Friday, January 25, 2013

Letter to English-speaking linguists after a physics-humanities seminar

Letter sent to two English-speaking linguists individually, and now posted for general viewing on the 25th of January, a special day for me because on 25 January 1980, six weeks after defending my doctoral work, I noticed the positive polarity copula, which appeared to falsify all the theories then current; to this day, I have not seen my mainstream friends even try to provide an account of the positive polarity copula -- an intriguing fact about research priorities from 1980 to 2013; but that's an aside, revenons à nos moutons:

Dear ---,

I just got back from a seminar where physicists were brainstorming with people from the humanities about the status of wave-particle duality, its interpretations, its analogues and so on.  In this context, sitting there, I came up with this quick take (please scroll down to see the very short abstract), and would like to ask if it works for you.  Since the Bangla data will be opaque to you (if you have not been actively thinking about classifiers and about relative constructions), let me make this quicker by asking you if a somewhat similar English phenomenon is observable in the English you speak. Consider a context where two English-speaking goats are chewing the remains of a couple of books, regarding the material they are chewing as an unindividuated book-substance rather than as countable book-items. In this spirit, goat A says the following to goat B: 

(x) I've had too much book; I'm leaving

To my ear,  (x) sounds fine. Is it okay for you?

Now imagine goat B saying this to goat A:

(y) Well, we won't get as much book tomorrow as we are getting today, so make the most of it

There may be some difference, but I am still able to accept (y); your judgment, please?

My third example, in the same context, mixes mass reference and count reference:

(z) We are getting much more book today; next to this, the book we got yesterday was nothing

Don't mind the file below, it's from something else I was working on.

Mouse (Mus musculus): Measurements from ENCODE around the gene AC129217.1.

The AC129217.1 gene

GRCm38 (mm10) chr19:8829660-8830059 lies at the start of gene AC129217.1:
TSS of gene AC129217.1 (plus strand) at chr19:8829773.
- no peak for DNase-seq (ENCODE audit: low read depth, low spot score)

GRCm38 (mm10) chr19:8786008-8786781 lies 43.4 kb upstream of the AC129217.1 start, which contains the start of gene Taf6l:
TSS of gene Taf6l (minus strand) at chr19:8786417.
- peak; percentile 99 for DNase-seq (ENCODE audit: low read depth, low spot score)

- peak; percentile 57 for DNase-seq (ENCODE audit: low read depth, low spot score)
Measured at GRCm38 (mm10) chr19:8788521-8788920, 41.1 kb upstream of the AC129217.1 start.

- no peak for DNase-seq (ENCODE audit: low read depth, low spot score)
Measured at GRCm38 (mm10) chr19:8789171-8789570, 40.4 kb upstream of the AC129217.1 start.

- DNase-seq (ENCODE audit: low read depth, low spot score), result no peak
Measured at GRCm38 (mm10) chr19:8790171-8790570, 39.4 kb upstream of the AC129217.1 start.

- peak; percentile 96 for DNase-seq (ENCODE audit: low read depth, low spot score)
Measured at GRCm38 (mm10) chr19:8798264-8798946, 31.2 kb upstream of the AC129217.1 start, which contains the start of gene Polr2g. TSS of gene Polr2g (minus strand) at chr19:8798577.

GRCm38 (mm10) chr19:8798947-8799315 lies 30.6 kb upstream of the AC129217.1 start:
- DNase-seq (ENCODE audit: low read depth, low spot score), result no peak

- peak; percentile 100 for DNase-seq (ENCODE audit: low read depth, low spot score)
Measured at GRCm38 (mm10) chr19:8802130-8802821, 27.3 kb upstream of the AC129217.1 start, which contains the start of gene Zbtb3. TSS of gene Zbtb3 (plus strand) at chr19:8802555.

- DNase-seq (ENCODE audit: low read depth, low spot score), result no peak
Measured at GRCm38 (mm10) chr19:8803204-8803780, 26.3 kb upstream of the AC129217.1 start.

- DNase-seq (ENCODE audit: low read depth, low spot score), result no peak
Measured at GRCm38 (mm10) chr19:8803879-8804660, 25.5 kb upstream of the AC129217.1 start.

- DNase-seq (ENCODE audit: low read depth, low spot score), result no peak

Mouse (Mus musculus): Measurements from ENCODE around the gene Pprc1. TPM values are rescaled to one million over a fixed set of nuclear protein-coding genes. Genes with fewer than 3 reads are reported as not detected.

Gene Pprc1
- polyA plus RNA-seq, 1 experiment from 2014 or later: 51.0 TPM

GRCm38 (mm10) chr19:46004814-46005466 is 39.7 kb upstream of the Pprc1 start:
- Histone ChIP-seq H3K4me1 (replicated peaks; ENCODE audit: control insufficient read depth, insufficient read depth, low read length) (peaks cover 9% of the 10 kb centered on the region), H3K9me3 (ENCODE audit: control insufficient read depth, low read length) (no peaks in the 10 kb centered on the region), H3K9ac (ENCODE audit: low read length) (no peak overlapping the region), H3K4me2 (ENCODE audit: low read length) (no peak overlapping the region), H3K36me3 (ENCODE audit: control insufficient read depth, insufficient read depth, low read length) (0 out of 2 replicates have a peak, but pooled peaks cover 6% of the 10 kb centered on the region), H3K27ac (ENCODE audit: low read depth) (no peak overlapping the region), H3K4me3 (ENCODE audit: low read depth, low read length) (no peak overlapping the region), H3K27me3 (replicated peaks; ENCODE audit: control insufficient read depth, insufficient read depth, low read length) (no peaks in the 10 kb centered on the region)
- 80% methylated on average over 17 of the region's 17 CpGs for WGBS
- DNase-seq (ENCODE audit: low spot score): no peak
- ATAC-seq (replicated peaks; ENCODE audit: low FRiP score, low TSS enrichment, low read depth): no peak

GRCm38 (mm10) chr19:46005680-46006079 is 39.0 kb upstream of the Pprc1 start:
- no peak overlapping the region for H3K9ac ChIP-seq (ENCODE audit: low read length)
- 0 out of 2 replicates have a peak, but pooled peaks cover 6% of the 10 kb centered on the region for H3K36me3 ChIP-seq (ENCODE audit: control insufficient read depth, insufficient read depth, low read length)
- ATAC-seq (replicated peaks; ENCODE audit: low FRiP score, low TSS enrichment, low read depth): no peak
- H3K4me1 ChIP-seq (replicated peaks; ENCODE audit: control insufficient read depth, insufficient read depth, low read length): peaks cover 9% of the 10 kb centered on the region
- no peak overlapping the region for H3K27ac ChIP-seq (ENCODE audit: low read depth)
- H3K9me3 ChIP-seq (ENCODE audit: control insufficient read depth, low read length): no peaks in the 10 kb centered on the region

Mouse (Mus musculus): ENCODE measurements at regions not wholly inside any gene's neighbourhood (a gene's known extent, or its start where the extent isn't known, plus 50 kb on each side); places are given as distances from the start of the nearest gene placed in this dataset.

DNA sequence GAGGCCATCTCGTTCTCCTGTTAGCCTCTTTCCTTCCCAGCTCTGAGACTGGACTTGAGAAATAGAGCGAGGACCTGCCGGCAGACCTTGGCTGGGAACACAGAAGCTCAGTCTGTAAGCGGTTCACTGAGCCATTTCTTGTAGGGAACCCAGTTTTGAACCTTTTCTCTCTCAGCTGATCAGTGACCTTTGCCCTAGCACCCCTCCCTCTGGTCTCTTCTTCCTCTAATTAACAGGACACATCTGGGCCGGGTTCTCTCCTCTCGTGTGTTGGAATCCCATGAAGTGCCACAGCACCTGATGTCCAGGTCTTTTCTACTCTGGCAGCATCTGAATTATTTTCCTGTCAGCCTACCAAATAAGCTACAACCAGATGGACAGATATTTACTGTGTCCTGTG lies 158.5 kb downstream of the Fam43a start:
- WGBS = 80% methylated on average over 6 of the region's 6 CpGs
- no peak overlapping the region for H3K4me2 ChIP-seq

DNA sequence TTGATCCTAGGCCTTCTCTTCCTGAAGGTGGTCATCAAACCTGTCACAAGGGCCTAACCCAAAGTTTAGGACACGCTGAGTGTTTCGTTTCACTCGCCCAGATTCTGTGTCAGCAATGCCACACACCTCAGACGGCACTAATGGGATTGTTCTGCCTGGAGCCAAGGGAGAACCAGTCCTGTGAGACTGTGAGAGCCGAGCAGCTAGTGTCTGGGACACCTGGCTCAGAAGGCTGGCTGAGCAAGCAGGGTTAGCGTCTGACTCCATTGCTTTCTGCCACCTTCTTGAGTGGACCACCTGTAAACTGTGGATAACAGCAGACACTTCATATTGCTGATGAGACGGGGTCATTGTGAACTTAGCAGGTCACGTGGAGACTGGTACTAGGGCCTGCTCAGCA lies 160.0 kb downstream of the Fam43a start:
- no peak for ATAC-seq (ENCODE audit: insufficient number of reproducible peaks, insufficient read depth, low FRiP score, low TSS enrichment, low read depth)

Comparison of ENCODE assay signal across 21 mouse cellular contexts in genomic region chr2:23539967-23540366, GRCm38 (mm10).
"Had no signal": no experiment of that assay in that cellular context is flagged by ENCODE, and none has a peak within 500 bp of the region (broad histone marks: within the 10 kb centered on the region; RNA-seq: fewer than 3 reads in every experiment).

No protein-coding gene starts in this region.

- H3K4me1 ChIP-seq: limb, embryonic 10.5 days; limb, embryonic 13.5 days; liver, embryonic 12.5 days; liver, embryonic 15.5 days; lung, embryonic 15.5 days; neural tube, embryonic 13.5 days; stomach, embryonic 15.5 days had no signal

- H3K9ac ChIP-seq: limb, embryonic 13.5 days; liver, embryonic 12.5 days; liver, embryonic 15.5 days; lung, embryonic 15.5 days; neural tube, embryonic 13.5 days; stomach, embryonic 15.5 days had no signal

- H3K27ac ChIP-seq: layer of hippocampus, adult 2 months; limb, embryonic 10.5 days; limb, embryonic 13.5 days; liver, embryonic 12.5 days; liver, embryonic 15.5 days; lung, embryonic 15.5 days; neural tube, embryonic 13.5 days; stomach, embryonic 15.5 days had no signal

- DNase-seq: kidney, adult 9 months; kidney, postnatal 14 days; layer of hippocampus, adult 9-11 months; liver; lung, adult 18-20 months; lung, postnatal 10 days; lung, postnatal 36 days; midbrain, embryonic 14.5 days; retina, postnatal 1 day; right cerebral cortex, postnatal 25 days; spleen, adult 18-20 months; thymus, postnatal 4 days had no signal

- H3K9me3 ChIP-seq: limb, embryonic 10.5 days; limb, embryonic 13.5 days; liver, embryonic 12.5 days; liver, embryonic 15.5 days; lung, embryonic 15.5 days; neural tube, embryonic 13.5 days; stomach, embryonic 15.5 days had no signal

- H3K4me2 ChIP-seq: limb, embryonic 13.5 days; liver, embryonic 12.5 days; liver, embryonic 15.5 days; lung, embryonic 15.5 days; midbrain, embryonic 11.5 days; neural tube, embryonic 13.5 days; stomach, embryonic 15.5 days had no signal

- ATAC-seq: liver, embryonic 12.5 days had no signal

I find (z) distinctly unacceptable.  Do you agree with this judgment in the context I've set up? And does any of this look remotely relevant to the wave-particle duality business in your view? As I see the matter, the data in Bangla quite distinctly (and the data in English variably, in case there is variation in judgment) suggests that natural language doesn't like to mix a count reading and a mass reading of the same noun in the same sentence even when a pragmatically marked context allows a count noun to take on an exceptional mass reading; and this to my mind suggests that the same stretch of reality can be encoded as a count noun or as a mass noun, but not both at once -- which is reminiscent of duality.

Take care


Abstract of what I said at the brainstorming:

Natural language identification devices offer a model partly isomorphic to wave-particle duality

Probal Dasgupta

Abstract of 23 January lecture at the Eighth Nalanda Dialogue on Language, Logic and Reality, 21-24 January 2013, Dept of Philosophy, Nava Nalanda Mahavihara, Nalanda, Bihar


(A) The study of subject-verb agreement and other forms of predication that involve a predicate segment sharing features with a pivot noun phrase has made significant progress. Mark Baker’s (2008) book provides a key that helps address the problem of anomalous non-third person agreement in correlative structures. Relatives in general are constructions that display coindexing devices that link two nominal positions, co-identifying them.

(B) Beyond inflectional agreement lies the use of classifiers in languages devoid of number agreement and gender. Recent advances in our understanding of classifiers help distinguish devices that identify individual entities from those that identify unindividuated masses. In one classifier language, Bangla, it is useful to contrast /paMcTa am/ ‘five mangoes’ with /eiTuku dudh ~ ei dudhTuku/ ‘this bit of milk’. The individuating classifier /Ta/ is neutral as regards animacy; /Tuku/ is a massifier or a mass-denoting classifier.

(C) Consider the exceptional option of applying the massifier /Tuku/ to the countable noun /thala/ ‘plate’ in the contextually licensed sentence /oke ki ei thalaTuku diteo parbo na?/ ‘Can’t I even give him/her this little plate?’ What brings out the duality effect is the ill-formedness of the correlative construction combined with this exceptional application of the massifier: */oke ami je thalaTuku diyecilam Se thalaTuku o phele dilo/ ‘which little plate I had given him/her, that little plate s/he threw away’. If natural language encodes it, perhaps duality is at some level not as counterintuitive as we take it to be.


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